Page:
The measure required individuals to buy coverage as a way to lower costs by ensuring that healthy people were part of insurance pools.
One possible explanation for Trump’s criticism was an appearance by Brexit champion Nigel Farage, a personal friend of the president, on Fox News earlier on Monday in which he questioned the feasibility of universal healthcare and blamed the NHS’s predicament on immigrants.
The Lagos State Police Command has arrested a couple on Treasure Palace Close, in the Igando area of the state, for allegedly harbouring pregnant women and selling newborn babies.
The couple – Adeola Adebayo, 50; and 40-year-old Binta Adebayo – were arrested on Sunday by operatives of the Federal Special Anti-Robbery Squad of the command.
Three heavily pregnant women reportedly took into illegal custody by the couple were also freed by the police.
They were identified as Favour Osikwemeh, 19; Precious Emmanuel, 27; and 25-year-old Onome Oputi.
The police alleged that the couple had sold several babies and had planned to exploit the expectant mothers upon delivery.
Osikweme, who is seven-month pregnant, said a friend, Lepa, took her to Binta in December 2017 to stay with the woman until she put to bed.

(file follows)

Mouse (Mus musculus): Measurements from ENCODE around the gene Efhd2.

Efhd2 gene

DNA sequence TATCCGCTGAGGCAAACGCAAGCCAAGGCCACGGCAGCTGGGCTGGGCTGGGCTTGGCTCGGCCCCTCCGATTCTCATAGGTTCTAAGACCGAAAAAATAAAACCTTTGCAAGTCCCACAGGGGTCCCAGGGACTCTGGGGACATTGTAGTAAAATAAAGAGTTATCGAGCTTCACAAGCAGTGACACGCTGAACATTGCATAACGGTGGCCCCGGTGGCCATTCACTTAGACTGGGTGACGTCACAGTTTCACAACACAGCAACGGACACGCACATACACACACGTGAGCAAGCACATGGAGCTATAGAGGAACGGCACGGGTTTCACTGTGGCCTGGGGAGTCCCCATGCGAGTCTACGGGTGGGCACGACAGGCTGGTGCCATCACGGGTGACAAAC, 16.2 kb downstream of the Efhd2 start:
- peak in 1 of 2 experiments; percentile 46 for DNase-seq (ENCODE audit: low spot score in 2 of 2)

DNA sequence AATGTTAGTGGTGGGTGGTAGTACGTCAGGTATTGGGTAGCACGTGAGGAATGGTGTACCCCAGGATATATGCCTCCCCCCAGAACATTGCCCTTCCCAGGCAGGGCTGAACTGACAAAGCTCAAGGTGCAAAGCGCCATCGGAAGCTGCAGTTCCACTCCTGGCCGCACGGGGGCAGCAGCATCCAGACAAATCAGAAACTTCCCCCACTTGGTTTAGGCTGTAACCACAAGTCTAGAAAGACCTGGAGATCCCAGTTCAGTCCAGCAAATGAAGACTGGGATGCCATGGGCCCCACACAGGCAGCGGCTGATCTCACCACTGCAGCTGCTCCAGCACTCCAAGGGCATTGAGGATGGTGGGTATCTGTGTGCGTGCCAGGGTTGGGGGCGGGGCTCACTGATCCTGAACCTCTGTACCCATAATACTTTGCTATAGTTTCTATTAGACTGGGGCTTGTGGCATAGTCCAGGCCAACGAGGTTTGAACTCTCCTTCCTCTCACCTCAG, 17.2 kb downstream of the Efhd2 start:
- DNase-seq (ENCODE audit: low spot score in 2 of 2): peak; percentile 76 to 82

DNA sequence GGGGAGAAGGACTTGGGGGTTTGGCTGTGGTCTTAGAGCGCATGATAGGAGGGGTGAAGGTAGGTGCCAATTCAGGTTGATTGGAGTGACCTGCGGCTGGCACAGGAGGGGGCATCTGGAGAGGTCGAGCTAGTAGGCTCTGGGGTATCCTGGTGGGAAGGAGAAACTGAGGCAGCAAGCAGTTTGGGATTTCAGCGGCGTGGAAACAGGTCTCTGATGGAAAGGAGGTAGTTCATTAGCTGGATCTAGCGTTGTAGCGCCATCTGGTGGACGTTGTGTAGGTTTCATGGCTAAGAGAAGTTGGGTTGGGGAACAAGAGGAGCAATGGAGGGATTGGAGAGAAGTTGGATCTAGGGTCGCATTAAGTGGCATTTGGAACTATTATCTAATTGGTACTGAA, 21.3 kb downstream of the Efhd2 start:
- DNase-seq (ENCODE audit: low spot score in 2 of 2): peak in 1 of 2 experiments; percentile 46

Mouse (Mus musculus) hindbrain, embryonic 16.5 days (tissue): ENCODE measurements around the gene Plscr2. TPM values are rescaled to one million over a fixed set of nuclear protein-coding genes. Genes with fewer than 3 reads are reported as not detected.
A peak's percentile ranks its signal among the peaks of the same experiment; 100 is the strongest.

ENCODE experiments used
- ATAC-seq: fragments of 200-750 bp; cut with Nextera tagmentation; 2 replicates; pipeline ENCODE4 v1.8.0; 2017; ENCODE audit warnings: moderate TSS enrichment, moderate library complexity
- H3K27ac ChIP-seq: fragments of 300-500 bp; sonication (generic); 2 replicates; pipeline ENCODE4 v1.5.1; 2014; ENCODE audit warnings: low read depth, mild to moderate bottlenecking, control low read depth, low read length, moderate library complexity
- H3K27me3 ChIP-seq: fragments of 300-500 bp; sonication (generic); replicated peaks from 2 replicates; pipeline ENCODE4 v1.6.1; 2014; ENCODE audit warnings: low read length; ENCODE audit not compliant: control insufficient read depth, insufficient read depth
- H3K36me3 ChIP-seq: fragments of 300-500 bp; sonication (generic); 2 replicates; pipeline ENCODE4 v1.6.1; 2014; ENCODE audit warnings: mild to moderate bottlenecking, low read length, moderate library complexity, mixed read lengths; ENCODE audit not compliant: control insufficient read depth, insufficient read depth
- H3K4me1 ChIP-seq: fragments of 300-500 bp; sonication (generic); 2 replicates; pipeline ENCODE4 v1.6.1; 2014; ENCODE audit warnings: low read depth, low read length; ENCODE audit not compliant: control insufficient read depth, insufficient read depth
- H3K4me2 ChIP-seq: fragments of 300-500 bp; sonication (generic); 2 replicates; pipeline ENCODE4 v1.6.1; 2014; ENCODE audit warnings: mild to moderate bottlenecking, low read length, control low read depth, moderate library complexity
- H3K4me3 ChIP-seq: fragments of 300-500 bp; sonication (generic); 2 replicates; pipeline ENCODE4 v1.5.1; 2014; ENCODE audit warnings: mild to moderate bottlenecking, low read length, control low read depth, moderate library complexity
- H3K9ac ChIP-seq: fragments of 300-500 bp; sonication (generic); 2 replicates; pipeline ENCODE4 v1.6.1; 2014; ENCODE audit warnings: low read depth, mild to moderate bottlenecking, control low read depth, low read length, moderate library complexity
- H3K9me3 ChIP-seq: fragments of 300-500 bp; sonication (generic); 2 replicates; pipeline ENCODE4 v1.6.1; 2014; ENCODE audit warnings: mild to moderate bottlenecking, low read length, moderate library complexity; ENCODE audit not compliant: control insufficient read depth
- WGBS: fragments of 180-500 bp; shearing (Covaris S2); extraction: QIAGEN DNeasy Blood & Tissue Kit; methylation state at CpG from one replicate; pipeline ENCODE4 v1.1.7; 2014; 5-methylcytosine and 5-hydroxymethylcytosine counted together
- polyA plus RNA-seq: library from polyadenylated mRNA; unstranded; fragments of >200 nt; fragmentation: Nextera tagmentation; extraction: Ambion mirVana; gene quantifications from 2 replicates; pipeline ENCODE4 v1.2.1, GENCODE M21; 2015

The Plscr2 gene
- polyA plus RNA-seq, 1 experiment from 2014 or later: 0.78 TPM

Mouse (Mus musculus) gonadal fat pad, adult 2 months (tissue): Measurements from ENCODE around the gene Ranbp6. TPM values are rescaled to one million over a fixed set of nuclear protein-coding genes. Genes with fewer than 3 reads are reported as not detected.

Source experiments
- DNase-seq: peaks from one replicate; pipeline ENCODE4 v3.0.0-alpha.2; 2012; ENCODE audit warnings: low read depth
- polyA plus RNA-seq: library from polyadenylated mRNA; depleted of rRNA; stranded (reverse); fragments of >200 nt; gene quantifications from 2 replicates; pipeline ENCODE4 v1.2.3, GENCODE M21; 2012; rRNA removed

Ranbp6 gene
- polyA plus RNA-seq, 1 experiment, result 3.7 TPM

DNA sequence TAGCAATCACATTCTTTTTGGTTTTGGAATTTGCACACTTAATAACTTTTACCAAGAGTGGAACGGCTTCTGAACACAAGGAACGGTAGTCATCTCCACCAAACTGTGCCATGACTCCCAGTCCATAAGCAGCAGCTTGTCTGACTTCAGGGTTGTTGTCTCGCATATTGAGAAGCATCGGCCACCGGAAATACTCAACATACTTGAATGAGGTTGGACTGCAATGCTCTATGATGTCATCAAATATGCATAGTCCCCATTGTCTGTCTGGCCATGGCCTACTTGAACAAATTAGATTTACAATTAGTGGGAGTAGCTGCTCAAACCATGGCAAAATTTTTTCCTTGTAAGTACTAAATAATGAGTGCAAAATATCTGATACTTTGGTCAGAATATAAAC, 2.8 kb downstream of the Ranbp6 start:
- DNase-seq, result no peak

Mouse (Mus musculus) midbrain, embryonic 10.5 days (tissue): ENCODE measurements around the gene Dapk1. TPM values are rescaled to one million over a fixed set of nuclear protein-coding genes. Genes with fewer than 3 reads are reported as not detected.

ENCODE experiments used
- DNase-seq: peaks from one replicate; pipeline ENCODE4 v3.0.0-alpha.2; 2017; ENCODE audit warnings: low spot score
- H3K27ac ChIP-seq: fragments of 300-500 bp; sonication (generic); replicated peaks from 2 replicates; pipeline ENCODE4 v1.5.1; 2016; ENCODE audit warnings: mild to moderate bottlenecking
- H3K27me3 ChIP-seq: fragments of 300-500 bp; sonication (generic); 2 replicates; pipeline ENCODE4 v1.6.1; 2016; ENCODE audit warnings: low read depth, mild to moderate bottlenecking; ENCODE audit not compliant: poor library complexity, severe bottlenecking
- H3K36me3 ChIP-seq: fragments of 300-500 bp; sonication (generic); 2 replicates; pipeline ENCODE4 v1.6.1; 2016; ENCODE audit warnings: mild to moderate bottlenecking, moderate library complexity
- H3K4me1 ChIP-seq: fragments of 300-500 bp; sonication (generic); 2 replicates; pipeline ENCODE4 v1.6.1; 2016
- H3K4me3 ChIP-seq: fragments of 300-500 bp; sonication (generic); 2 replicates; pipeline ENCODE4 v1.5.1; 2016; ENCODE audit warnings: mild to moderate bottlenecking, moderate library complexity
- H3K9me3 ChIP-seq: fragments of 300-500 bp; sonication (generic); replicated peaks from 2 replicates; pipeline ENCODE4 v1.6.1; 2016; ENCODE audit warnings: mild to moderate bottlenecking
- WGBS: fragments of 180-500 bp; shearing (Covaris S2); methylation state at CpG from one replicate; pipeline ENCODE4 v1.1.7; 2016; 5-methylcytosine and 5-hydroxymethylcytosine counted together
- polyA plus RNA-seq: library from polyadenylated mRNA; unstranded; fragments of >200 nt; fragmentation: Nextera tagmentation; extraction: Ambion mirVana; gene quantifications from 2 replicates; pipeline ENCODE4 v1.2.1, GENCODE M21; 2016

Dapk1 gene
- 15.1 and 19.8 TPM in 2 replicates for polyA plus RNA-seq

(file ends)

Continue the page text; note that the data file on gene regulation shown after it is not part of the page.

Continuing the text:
She explained that Binta had yet to acquaint her with the plan to sell her unborn baby.
She said, “I was not told it is a baby factory. I was staying with my friend called Lepa. She told me that her apartment was too small and she took me to the woman’s house to give birth to my child.
“I have been with the woman since December 2017. She (Binta)told my mum that I was working for her, but we didn’t negotiate payment for my child.”
Emmanuel said she was pregnant for a foreigner, adding that her sister introduced her to the baby factory.
“My sister took me to the woman after I was impregnated by a foreigner. The woman then promised to settle me as soon as I am delivered of my baby,” she said.
When paraded on Tuesday at the Lagos State Police Command headquarters in Ikeja, Adeola said he was not aware his wife ran a baby factory, claiming that they were not living together.
He said, “The police arrested us for running a baby factory, but I don’t know anything about it. I was arrested in front of my house. The police interrogated the pregnant women who told them that I didn’t know anything about it.”
Binta, who also identified herself as Nene Okoro, said the pregnant women were workers in a shop where she sold drinks wholesale.
She said, “I am not running any baby factory. I have never sold any baby. Two of the three women only helped me with my business. They help me sell drinks at the shop. They don’t stay with me.
“The other woman (Oputi) is my daughter-in-law, and she has been living with me for over four years. She is my son’s wife who is now in Cameroon and she has two children for him. If I sold babies, how come I didn’t sell my two grandchildren?”
The state Commissioner of Police, Edgal Imohimi, said the suspects usually sold children without their mothers’ consent, adding that they would be handed over to the National Agency for the Prohibition of Trafficking in Persons for prosecution.